Peter Roizen

From Wikipedia, the free encyclopedia
Peter Roizen
Montreal, Quebec, Canada
Occupation(s)software developer, co-founder
Notable credit(s)T/Maker co-founder & software developer (1983)

World Bank software developer
Vector Graphics software developer

Northstar software developer
SpouseSonja Roizen
ChildrenAlexander Roizen

Peter Roizen (born 1946) is a software developer, game creator and entrepreneur. He was co-founder of T/Maker Company.

Life and work[edit]

Roizen was born in 1946 in Montreal, Quebec, Canada. He graduated from Cubberley High School in Palo Alto, California in 1963 and from the University of California, Berkeley in 1967 with a degree in mathematics. [citation needed]

He was employed as a software developer for the World Health Organization in Geneva, Switzerland; he later moved to Washington DC and worked for the World Bank. It was his work with the World Bank that led him to invent a "Table Maker" software program that would allow formulae to be abstracted from data, therefore allowing the table's formulae to be re-used with different data sets without the need for a new program. [citation needed]

Coincident with the advent of early personal computer platforms such as Vector Graphic and Northstar, which utilized the CP/M operating system, Roizen was able to develop his "Table Maker" software for individual use on personal computers. Not only was his software one of the earliest spreadsheet programs,[citation needed] it can also claim title to the earliest ‘integrated application’ as the program was also a capable word processor and early database system.[citation needed] Roizen renamed it T/Maker[1] and sold the first version through software distributor Lifeboat Associates of New York.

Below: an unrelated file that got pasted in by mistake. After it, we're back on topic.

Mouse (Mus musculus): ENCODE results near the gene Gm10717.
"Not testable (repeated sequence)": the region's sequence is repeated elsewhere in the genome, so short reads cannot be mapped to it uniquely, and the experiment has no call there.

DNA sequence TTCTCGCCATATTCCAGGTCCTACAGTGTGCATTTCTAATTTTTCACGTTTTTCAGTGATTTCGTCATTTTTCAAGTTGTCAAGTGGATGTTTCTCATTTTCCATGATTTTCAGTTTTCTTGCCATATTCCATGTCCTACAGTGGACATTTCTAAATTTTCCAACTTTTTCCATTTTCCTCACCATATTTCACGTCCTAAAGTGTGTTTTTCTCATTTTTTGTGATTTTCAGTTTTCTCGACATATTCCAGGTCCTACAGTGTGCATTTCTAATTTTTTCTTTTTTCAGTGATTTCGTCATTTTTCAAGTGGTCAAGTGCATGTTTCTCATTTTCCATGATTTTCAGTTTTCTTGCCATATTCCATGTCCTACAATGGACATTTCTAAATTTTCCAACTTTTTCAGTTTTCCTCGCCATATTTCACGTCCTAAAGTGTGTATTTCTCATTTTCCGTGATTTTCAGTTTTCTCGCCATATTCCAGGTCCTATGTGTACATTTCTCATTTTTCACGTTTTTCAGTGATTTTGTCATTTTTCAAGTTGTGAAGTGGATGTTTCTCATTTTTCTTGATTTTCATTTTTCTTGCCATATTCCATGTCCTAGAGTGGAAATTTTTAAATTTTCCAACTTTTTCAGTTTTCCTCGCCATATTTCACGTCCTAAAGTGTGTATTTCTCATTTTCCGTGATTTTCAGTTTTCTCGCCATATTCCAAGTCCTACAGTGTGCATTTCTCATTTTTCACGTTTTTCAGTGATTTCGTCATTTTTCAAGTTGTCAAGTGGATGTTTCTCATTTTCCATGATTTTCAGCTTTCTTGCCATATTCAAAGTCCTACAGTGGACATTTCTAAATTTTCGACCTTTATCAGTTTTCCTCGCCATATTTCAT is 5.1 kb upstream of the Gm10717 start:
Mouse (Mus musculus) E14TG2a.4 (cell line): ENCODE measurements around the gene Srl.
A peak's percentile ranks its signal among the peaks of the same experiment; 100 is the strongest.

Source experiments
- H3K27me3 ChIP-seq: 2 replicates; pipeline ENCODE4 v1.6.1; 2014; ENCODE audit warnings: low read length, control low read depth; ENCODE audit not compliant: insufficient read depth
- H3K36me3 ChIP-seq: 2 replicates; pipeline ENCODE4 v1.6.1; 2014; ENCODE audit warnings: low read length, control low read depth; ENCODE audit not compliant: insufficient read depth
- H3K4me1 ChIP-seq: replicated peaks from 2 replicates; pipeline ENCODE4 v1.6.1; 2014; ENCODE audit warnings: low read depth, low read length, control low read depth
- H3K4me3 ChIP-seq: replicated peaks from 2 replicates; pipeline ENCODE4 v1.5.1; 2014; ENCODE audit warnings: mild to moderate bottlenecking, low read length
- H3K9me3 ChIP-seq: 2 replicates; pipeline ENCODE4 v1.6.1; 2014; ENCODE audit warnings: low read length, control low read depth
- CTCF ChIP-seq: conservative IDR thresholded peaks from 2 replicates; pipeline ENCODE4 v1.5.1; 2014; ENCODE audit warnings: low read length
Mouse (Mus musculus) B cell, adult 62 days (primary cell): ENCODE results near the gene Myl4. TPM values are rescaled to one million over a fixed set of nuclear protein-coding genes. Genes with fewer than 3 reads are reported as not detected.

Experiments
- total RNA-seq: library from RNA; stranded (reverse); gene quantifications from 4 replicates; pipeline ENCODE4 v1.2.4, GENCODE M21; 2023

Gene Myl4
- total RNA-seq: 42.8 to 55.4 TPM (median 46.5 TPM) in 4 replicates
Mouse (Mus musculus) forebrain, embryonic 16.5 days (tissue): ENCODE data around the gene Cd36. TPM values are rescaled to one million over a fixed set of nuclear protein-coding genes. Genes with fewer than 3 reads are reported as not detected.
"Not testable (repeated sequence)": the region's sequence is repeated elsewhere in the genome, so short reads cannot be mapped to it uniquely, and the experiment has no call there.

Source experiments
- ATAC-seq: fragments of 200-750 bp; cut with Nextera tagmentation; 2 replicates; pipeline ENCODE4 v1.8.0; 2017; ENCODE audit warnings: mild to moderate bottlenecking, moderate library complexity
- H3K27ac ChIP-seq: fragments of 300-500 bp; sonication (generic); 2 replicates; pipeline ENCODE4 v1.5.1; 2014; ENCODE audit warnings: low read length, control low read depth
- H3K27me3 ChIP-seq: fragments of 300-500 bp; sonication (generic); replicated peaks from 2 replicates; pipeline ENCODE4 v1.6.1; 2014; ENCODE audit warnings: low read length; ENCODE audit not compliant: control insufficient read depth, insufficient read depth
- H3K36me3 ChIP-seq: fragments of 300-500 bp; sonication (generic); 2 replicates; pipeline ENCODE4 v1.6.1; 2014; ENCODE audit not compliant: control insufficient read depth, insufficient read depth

In 1983 he co-founded T/Maker Company (with his sister Heidi Roizen) to take over sales and distribution of T/Maker and other software products.

Roizen went on to develop other software products, including T/Master and "I Hate Algebra" as well as the early internet communications product Touchpoint. In 2005, he created WildWords, a board-based word game.[2] He has been included in Accidental Empires: How the Boys of Silicon Valley Make Their Millions..., History of the Personal Computer, Wicked Problems, Righteous Solutions: A Catalogue Of Modern Software Engineering Paradigms, and multiple issues of InfoWorld in the 1980s, 1990s and 2000.

He and his wife Sonja Roizen live in South Lake Tahoe, California.


  1. ^ Schindler, Esther (4 November 2012). "Programmers who defined the tech industry: Where are they now?". PC World. Retrieved 16 August 2012.
  2. ^ Wood, Susan (29 December 2003). "Board game combines poker, Scrabble". Tahoe Daily Tribune. Retrieved 16 August 2012.

External links[edit]